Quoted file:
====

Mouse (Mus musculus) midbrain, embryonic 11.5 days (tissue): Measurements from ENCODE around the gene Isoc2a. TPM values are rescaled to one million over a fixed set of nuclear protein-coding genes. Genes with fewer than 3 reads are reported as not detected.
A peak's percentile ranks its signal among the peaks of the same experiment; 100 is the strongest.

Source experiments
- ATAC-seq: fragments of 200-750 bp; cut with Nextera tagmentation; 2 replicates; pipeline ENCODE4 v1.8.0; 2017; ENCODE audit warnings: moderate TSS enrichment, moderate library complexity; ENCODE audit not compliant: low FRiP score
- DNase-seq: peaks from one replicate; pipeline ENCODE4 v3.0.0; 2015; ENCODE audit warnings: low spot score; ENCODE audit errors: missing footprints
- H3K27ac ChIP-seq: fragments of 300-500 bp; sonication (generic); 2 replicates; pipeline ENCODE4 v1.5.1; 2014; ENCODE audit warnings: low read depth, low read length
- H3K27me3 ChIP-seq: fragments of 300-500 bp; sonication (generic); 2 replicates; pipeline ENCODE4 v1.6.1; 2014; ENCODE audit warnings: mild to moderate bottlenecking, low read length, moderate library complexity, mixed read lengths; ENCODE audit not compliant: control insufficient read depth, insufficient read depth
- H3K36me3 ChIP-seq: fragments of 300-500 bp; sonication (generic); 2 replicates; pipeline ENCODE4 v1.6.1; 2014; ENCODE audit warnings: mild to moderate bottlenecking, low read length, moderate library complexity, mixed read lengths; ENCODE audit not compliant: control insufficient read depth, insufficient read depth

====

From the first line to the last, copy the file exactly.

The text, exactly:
Mouse (Mus musculus) midbrain, embryonic 11.5 days (tissue): Measurements from ENCODE around the gene Isoc2a. TPM values are rescaled to one million over a fixed set of nuclear protein-coding genes. Genes with fewer than 3 reads are reported as not detected.
A peak's percentile ranks its signal among the peaks of the same experiment; 100 is the strongest.

Source experiments
- ATAC-seq: fragments of 200-750 bp; cut with Nextera tagmentation; 2 replicates; pipeline ENCODE4 v1.8.0; 2017; ENCODE audit warnings: moderate TSS enrichment, moderate library complexity; ENCODE audit not compliant: low FRiP score
- DNase-seq: peaks from one replicate; pipeline ENCODE4 v3.0.0; 2015; ENCODE audit warnings: low spot score; ENCODE audit errors: missing footprints
- H3K27ac ChIP-seq: fragments of 300-500 bp; sonication (generic); 2 replicates; pipeline ENCODE4 v1.5.1; 2014; ENCODE audit warnings: low read depth, low read length
- H3K27me3 ChIP-seq: fragments of 300-500 bp; sonication (generic); 2 replicates; pipeline ENCODE4 v1.6.1; 2014; ENCODE audit warnings: mild to moderate bottlenecking, low read length, moderate library complexity, mixed read lengths; ENCODE audit not compliant: control insufficient read depth, insufficient read depth
- H3K36me3 ChIP-seq: fragments of 300-500 bp; sonication (generic); 2 replicates; pipeline ENCODE4 v1.6.1; 2014; ENCODE audit warnings: mild to moderate bottlenecking, low read length, moderate library complexity, mixed read lengths; ENCODE audit not compliant: control insufficient read depth, insufficient read depth